TBCTM is most commonly applied to the top of the piston and to the combustion chamber and valve faces in the cylinder head. TBCTM holds more heat in the chamber, instead of letting it dissipate through the piston, valves, and head (where it is then absorbed by the cooling system). This increases cylinder pressure and pushes harder on the piston, resulting in more power. TBCTM also protects pistons from intense heat, so the air/fuel mixture can be leaned for maximum power without burning through the piston. And, since the amount of heat radiated into the rest of the engine is reduced (by containing the heat in the chamber), the operating temperatures of the engine come down. This is also beneficial to the piston rings, improving their radial tension and sealing ability. TBCTM is also used on intake and exhaust ports to improve scavenging and lower the under hood temperature. It also is used on the underside of intake manifolds to keep hot oil from elevating the intake charge temperature.

Exhaust Example Image

Advanced Coating Technology Exhaust
Swain Tech’s White Lightning™ ceramic thermal barrier for exhaust parts is the only true insulating coating available. There is typically 35-55% less heat radiating from a Swain Tech Coated Header.

TBCTM is approximately .002″ thick, so rarely does any compensation need to be made during the machining process-unless of course the pistons are at zero-deck before coating. The coating is permanently bonded to the part.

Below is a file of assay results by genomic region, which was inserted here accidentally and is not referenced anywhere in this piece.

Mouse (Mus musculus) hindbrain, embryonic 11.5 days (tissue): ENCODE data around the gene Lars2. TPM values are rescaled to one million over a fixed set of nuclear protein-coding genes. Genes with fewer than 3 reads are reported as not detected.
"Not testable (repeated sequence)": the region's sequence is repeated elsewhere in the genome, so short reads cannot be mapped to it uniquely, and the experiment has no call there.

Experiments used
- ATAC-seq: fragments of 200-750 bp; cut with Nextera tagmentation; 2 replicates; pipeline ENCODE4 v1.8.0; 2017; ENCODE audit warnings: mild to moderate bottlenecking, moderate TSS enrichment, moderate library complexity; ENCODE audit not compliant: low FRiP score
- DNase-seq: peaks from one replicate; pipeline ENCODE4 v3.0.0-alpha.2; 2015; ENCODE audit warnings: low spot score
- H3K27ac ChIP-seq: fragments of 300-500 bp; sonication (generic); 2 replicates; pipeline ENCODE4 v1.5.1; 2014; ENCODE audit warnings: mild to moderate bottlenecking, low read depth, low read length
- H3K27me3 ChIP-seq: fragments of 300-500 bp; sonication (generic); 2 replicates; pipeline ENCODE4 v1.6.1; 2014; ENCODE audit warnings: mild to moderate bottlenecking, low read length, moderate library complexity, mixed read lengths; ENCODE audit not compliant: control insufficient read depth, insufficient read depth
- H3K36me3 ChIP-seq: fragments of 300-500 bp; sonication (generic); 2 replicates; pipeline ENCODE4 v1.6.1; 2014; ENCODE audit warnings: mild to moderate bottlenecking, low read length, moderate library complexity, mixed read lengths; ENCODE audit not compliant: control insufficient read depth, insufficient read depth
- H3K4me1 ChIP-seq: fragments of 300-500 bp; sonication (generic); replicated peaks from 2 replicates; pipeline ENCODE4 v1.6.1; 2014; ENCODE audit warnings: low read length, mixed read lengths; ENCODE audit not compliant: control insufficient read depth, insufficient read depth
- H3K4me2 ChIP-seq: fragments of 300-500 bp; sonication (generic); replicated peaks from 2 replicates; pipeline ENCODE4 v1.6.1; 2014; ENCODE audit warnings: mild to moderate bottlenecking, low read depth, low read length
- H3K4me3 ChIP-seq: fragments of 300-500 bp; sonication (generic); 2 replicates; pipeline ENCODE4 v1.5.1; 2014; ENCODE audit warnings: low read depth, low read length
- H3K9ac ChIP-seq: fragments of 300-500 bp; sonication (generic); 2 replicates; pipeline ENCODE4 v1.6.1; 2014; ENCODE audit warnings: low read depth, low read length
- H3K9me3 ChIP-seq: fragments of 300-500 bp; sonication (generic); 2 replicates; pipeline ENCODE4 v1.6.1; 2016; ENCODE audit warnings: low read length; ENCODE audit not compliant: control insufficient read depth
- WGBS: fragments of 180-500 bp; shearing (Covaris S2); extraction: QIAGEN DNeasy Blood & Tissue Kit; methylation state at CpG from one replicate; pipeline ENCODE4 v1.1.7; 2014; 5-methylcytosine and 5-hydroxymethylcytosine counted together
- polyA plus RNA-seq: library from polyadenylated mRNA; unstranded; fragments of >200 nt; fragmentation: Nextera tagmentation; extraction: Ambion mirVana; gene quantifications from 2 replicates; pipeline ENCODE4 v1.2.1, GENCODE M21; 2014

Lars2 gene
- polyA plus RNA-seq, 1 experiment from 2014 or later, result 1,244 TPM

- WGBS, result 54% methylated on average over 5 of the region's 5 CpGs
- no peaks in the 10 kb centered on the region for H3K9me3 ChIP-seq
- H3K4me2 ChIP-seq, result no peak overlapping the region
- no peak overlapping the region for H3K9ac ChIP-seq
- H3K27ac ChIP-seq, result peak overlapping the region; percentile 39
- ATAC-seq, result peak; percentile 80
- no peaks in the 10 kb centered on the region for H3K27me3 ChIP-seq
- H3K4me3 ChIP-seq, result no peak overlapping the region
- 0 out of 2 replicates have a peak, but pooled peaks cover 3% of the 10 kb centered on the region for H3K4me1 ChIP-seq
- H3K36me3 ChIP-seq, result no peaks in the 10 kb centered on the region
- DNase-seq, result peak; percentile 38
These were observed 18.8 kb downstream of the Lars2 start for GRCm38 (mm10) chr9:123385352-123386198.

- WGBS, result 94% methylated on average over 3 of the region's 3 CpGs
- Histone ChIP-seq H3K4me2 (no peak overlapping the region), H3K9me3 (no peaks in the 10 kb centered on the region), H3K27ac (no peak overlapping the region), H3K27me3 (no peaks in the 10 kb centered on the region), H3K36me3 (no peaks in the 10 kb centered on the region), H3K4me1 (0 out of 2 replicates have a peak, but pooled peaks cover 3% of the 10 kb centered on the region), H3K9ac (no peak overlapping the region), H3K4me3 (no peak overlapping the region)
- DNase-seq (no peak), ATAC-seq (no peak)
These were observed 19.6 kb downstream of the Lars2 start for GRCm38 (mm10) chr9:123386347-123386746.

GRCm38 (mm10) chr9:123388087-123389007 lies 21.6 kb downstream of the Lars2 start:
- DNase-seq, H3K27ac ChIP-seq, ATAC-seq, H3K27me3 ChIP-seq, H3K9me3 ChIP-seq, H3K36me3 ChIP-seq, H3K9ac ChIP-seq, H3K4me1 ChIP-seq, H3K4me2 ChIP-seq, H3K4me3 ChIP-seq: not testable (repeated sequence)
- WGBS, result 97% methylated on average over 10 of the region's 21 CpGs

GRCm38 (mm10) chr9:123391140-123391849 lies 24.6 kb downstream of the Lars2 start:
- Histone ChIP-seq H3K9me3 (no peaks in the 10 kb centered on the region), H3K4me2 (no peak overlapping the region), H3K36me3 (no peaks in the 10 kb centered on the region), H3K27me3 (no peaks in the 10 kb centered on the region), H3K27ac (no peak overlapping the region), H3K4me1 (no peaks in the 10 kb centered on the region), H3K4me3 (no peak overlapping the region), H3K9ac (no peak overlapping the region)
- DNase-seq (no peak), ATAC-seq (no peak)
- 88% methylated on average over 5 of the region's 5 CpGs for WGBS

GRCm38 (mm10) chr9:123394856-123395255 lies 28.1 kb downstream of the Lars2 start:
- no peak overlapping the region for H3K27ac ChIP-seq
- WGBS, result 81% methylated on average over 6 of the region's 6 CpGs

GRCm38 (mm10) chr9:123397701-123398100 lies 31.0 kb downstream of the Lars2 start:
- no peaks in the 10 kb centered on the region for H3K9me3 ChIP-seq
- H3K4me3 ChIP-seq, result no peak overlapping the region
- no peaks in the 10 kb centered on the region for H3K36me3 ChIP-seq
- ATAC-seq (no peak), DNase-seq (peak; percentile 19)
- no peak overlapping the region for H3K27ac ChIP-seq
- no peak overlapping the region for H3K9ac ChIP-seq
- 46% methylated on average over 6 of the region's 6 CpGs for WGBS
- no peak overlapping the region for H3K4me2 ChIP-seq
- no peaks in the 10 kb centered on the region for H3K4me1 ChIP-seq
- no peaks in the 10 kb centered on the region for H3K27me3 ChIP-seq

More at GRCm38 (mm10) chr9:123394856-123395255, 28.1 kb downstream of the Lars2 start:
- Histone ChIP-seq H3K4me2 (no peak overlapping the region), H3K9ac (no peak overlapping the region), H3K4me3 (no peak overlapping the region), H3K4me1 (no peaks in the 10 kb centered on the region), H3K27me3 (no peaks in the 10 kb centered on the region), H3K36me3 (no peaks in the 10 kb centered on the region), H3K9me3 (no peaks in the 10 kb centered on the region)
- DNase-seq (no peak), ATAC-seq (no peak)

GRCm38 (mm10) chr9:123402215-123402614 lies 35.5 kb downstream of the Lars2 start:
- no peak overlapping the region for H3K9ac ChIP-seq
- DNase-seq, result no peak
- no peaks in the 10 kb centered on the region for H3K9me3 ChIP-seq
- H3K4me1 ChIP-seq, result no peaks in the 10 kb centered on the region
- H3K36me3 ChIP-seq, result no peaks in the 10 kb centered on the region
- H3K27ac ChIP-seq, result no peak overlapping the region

Other companies apply cosmetic header coatings that have minimal effects on heat insulation and instead are purely for cosmetics. These header coatings are shiny or colored and really will not improve performance, but they do look nice. Swain Tech Coatings is the only company to offer a true insulating thermal barrier for exhaust parts. This external thermal barrier is applied approximately .012″ thick, has a white matte finish and does a tremendous job of keeping the heat inside of the pipes to improve scavenging and reduce under hood temperatures.

Low friction coatings, also known as dry-film lubricants, are split into two types: self-lubricating and oil-shedding. The self-lubricating type of dry film is applied to piston skirts, engine bearings, valve springs, valve stems, camshaft lobes, wrist pins, and oil and fuel pumps – just to name the engine related parts. Swain Tech Coatings has specific formulations for each type of friction. Poly Moly™ and PC-9TM are used for sliding friction and Peko Poly Moly™ is for rotational friction. These materials hold oil on the surface of the part and have a very low coefficient of friction. Applied to a piston, the dry film reduces piston to cylinder bore friction, which also reduces bore wear.